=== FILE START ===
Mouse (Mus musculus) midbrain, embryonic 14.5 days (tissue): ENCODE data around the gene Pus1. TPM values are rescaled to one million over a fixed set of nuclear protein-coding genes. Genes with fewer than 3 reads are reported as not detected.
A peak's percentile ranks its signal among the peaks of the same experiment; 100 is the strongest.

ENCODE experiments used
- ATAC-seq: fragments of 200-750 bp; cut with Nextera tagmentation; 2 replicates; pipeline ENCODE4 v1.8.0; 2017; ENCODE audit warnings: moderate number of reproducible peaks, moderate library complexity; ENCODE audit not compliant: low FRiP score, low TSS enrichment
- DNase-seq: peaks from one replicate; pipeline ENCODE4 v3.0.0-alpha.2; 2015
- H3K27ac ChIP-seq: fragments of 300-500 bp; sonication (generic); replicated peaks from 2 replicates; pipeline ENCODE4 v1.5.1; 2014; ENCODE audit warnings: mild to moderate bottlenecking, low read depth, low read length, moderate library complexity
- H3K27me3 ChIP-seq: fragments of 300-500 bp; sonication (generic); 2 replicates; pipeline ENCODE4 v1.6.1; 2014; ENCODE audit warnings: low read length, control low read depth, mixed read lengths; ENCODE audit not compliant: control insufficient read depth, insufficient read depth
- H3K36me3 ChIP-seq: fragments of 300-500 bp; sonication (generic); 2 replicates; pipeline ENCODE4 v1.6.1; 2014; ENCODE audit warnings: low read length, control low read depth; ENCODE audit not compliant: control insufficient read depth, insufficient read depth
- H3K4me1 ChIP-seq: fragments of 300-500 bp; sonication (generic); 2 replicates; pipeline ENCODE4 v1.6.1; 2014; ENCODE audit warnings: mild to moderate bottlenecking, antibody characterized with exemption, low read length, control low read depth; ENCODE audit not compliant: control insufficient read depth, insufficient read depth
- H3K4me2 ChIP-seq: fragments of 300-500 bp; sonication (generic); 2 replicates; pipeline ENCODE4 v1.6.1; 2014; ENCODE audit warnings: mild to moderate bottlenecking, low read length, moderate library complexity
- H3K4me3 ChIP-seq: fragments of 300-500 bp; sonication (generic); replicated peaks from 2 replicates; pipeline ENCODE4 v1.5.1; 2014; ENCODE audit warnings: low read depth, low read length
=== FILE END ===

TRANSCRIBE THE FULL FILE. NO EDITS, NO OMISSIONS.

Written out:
Mouse (Mus musculus) midbrain, embryonic 14.5 days (tissue): ENCODE data around the gene Pus1. TPM values are rescaled to one million over a fixed set of nuclear protein-coding genes. Genes with fewer than 3 reads are reported as not detected.
A peak's percentile ranks its signal among the peaks of the same experiment; 100 is the strongest.

ENCODE experiments used
- ATAC-seq: fragments of 200-750 bp; cut with Nextera tagmentation; 2 replicates; pipeline ENCODE4 v1.8.0; 2017; ENCODE audit warnings: moderate number of reproducible peaks, moderate library complexity; ENCODE audit not compliant: low FRiP score, low TSS enrichment
- DNase-seq: peaks from one replicate; pipeline ENCODE4 v3.0.0-alpha.2; 2015
- H3K27ac ChIP-seq: fragments of 300-500 bp; sonication (generic); replicated peaks from 2 replicates; pipeline ENCODE4 v1.5.1; 2014; ENCODE audit warnings: mild to moderate bottlenecking, low read depth, low read length, moderate library complexity
- H3K27me3 ChIP-seq: fragments of 300-500 bp; sonication (generic); 2 replicates; pipeline ENCODE4 v1.6.1; 2014; ENCODE audit warnings: low read length, control low read depth, mixed read lengths; ENCODE audit not compliant: control insufficient read depth, insufficient read depth
- H3K36me3 ChIP-seq: fragments of 300-500 bp; sonication (generic); 2 replicates; pipeline ENCODE4 v1.6.1; 2014; ENCODE audit warnings: low read length, control low read depth; ENCODE audit not compliant: control insufficient read depth, insufficient read depth
- H3K4me1 ChIP-seq: fragments of 300-500 bp; sonication (generic); 2 replicates; pipeline ENCODE4 v1.6.1; 2014; ENCODE audit warnings: mild to moderate bottlenecking, antibody characterized with exemption, low read length, control low read depth; ENCODE audit not compliant: control insufficient read depth, insufficient read depth
- H3K4me2 ChIP-seq: fragments of 300-500 bp; sonication (generic); 2 replicates; pipeline ENCODE4 v1.6.1; 2014; ENCODE audit warnings: mild to moderate bottlenecking, low read length, moderate library complexity
- H3K4me3 ChIP-seq: fragments of 300-500 bp; sonication (generic); replicated peaks from 2 replicates; pipeline ENCODE4 v1.5.1; 2014; ENCODE audit warnings: low read depth, low read length